Sunday, April 17, 2011

The Republicans' Idea Of A Budget

Our colleague, Main Line Peace Action leader Jane Dugdale, had this letter published in Ardmore's Main Line Times.  The massive cuts she talks about were indeed passed by the House.  There's a word for picking on the weak and defenseless while letting the rich and powerful run free.  It's called bullying.

To the Editor:

As I write this, Congress is debating massive cuts in spending that will virtually eliminate early-childhood and teacher-training programs, as well as housing, job training, health and energy assistance for the poor and homeless, in the name of deficit reduction. At the same time, the wealthiest Americans are paying less and less in taxes, including the largest corporations. GE, the largest corporation in the nation, paid no tax last year and even received tax rebates. In addition, government spending for war-making continues to balloon, now twice what it was 10 years ago, much of it spent on an empire of close to a thousand foreign bases. Economists at the nonpartisan National Priorities Project estimate our military now spends $1.2 trillion/year of our tax dollars. This is well over half of the federal discretionary spending budget.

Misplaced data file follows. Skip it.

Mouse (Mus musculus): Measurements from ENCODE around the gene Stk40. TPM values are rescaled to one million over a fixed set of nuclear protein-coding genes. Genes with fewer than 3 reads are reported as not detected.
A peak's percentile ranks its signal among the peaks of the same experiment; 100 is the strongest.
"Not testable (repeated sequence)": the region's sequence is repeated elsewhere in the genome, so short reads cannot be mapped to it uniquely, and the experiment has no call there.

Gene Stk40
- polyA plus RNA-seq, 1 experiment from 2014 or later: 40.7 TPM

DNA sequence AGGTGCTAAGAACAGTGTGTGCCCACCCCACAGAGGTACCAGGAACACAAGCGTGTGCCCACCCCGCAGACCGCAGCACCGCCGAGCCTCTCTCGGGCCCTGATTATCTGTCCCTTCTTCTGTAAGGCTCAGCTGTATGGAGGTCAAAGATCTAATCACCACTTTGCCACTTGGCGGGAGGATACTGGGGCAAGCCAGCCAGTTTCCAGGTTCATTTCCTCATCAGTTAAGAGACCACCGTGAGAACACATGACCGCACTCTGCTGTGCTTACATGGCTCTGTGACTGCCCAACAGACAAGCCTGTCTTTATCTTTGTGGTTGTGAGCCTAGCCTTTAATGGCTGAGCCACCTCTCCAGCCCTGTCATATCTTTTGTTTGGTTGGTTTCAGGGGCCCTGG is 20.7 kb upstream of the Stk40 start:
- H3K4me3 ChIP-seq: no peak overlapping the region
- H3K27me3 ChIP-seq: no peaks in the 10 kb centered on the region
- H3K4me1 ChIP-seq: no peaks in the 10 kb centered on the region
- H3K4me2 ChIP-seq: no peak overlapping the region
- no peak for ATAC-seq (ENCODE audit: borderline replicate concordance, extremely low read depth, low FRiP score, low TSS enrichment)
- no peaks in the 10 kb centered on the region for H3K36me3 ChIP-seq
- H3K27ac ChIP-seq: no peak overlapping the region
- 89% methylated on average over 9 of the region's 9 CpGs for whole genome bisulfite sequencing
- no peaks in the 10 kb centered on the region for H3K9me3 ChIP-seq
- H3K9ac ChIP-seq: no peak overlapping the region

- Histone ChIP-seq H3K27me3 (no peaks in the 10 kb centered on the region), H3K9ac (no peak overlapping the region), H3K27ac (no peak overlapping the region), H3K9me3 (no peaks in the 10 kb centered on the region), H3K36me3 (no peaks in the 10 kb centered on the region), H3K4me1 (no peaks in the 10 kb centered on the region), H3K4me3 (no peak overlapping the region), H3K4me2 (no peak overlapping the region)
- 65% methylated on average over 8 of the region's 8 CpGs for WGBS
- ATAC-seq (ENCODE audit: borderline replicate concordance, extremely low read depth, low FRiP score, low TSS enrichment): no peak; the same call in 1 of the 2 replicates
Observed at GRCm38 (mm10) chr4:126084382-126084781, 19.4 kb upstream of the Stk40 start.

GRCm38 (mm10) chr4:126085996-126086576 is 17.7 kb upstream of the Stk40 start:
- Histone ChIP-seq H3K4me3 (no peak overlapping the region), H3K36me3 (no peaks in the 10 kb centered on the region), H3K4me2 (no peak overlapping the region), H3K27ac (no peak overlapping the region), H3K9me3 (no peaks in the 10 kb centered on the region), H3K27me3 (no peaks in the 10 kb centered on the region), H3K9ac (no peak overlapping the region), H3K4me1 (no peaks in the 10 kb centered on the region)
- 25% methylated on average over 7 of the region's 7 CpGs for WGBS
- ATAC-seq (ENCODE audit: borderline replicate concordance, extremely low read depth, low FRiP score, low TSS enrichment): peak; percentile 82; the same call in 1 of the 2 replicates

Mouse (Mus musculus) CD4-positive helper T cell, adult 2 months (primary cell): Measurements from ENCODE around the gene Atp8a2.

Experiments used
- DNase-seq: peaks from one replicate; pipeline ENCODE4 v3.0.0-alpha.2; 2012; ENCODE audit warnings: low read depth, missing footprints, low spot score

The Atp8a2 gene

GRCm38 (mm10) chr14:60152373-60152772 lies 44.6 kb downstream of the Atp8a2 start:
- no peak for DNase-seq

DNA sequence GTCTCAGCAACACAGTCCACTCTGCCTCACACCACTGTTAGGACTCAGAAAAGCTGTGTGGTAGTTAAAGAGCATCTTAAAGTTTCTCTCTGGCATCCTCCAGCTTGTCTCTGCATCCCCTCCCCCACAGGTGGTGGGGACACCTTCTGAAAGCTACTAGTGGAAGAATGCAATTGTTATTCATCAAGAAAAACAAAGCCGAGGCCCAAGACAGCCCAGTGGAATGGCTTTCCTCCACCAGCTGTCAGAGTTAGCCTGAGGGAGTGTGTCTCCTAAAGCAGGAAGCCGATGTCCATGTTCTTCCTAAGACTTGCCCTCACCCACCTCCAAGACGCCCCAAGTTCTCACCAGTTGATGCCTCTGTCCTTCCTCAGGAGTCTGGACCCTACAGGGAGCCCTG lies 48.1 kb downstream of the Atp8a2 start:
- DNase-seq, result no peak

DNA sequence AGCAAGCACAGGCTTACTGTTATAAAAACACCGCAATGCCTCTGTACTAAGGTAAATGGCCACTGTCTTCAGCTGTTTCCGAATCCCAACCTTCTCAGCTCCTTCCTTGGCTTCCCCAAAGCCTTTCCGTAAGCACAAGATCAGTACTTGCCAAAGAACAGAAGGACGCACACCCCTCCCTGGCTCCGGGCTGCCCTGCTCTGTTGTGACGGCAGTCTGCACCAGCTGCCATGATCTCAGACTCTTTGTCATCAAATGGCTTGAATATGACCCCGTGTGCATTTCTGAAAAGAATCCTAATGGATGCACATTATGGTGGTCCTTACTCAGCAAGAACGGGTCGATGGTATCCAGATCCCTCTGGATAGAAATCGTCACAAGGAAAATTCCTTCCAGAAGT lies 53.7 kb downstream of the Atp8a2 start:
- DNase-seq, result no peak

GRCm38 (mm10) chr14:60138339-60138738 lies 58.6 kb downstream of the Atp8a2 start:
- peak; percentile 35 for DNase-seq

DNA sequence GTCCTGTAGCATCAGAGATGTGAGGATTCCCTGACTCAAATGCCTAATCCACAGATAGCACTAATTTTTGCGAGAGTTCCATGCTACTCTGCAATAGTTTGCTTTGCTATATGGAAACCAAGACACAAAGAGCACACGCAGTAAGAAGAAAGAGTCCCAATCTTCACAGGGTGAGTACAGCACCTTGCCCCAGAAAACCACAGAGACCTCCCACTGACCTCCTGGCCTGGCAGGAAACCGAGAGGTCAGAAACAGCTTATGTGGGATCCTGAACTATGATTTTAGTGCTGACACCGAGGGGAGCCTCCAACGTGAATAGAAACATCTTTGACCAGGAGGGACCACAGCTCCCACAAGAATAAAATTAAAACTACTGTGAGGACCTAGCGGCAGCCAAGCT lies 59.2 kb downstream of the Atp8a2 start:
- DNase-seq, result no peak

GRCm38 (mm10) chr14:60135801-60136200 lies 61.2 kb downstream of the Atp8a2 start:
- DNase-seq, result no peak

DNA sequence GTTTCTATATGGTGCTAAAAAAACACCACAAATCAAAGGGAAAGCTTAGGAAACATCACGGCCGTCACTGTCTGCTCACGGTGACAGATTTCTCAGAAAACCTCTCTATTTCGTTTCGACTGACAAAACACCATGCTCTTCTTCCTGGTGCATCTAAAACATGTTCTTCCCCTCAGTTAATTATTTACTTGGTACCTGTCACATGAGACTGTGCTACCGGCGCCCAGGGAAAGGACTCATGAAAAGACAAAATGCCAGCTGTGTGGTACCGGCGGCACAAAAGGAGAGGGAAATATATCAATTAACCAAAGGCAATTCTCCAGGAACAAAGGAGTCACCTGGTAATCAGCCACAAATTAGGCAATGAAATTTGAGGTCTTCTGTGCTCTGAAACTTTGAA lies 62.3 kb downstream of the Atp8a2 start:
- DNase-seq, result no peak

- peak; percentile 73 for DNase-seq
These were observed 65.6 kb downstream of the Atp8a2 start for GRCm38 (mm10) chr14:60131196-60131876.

A budget is a moral document. It reflects our values. Does this budget reflect American values? To overflow the coffers of war-makers like GE by throwing money at wasteful weapons systems and on military personnel around the world while communities here at home go bankrupt? To allow the most powerful to trample on the least among us and cast them aside?

I know this budget does not reflect my values, and I challenge our congresspeople and their constituents to discern if it truly reflects their own values.



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